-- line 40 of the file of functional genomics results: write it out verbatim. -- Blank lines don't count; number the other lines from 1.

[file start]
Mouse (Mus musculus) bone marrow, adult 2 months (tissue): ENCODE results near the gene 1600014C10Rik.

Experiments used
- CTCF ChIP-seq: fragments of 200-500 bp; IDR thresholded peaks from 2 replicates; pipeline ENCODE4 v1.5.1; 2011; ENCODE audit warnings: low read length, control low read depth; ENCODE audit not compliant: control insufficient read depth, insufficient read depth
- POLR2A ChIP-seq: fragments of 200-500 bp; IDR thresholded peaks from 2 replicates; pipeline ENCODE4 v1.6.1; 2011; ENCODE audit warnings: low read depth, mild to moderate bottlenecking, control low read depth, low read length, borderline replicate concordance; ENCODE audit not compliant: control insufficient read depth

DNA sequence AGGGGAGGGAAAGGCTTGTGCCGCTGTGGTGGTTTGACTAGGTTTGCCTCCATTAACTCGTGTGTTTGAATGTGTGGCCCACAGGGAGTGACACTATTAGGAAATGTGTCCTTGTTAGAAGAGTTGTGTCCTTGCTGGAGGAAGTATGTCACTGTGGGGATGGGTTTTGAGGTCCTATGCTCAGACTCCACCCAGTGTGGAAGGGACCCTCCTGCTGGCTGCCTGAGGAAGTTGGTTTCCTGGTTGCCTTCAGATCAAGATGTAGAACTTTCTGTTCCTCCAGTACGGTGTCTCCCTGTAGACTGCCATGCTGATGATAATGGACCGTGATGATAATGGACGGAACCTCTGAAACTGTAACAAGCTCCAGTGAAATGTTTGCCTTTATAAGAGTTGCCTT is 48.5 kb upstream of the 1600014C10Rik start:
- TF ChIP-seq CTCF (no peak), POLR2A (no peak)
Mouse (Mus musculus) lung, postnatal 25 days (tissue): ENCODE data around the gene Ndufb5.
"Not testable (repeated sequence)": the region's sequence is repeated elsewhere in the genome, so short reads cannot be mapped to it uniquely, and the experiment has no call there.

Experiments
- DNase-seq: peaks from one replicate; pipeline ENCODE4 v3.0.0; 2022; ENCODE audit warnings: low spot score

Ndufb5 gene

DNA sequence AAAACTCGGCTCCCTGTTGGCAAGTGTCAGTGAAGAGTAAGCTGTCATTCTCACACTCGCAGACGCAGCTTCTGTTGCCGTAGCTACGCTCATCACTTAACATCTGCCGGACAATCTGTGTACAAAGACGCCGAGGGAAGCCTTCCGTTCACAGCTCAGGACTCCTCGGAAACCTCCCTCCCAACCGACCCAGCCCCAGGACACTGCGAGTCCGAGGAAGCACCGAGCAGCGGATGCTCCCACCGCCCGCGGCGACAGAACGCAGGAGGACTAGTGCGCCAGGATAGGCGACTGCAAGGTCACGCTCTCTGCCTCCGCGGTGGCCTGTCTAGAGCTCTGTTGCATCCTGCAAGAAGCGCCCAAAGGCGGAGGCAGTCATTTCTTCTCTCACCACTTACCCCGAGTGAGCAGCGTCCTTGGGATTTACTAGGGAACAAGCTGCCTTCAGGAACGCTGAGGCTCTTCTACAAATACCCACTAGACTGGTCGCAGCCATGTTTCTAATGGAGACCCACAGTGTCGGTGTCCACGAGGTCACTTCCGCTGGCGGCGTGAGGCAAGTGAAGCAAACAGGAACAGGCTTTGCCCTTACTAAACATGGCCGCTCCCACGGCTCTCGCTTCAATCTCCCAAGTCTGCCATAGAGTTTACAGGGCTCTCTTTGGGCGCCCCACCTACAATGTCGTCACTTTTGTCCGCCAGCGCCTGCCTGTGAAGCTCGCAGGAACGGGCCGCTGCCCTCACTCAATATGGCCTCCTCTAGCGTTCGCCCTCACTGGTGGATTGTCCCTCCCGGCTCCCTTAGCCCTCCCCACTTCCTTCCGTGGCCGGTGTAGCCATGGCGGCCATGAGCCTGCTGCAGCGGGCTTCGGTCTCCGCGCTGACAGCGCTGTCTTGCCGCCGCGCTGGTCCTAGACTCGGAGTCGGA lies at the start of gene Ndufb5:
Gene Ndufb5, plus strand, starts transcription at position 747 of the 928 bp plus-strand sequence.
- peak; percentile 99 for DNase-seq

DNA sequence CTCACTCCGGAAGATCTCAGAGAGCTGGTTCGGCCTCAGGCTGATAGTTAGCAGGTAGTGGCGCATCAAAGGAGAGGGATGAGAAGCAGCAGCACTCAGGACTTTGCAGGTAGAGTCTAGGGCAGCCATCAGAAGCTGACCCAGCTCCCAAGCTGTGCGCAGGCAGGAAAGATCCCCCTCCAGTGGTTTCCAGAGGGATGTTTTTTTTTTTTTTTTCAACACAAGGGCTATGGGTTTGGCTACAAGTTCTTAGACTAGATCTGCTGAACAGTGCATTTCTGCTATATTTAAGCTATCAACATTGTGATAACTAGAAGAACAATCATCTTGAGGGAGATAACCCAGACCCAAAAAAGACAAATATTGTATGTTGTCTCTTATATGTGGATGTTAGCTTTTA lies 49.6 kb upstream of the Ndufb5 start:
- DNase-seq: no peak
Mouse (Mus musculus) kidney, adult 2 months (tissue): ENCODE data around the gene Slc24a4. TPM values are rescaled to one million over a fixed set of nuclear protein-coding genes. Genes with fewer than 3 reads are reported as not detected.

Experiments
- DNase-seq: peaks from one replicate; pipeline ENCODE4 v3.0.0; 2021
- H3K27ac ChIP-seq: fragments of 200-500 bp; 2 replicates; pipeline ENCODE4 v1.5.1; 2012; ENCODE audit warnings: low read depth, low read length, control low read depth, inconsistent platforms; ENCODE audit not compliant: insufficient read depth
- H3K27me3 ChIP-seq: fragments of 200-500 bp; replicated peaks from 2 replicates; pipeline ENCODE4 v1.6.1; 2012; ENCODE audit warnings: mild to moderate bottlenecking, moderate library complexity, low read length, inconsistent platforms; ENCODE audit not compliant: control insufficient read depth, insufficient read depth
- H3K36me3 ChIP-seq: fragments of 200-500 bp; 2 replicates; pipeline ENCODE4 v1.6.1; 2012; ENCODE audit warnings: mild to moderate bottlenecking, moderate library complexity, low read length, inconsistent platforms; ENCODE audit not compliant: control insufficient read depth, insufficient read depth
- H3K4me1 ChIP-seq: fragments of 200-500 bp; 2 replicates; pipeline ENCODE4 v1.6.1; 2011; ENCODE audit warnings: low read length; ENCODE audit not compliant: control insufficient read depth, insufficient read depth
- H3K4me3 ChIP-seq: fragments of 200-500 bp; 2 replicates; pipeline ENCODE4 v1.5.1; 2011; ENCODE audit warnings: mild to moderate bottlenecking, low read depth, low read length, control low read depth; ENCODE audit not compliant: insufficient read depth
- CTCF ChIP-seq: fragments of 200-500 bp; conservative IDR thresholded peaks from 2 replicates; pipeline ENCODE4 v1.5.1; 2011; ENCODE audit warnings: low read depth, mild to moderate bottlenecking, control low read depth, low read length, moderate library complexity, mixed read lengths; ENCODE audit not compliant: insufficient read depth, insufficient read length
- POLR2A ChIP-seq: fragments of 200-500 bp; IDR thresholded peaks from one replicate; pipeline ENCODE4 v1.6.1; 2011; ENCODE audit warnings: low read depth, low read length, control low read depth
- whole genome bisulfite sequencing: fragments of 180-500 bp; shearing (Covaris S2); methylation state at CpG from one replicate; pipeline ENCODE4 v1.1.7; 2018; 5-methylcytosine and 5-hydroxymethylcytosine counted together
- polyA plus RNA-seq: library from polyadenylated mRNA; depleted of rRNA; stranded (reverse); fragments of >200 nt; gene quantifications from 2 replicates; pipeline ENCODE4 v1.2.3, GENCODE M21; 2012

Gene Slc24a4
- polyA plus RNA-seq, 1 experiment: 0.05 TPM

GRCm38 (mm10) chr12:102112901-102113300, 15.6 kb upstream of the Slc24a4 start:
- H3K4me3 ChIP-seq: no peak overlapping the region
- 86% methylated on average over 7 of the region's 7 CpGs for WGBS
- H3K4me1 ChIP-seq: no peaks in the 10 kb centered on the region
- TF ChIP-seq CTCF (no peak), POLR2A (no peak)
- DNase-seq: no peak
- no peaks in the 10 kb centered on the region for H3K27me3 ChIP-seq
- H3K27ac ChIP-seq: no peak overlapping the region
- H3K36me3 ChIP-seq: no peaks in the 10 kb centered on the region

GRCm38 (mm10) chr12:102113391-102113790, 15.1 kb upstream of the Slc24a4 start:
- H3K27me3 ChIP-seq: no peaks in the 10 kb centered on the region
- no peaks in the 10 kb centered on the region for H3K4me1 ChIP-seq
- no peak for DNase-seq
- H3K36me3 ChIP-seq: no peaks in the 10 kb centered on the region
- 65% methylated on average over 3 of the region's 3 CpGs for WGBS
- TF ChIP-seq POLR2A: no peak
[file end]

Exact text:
GRCm38 (mm10) chr12:102113391-102113790, 15.1 kb upstream of the Slc24a4 start: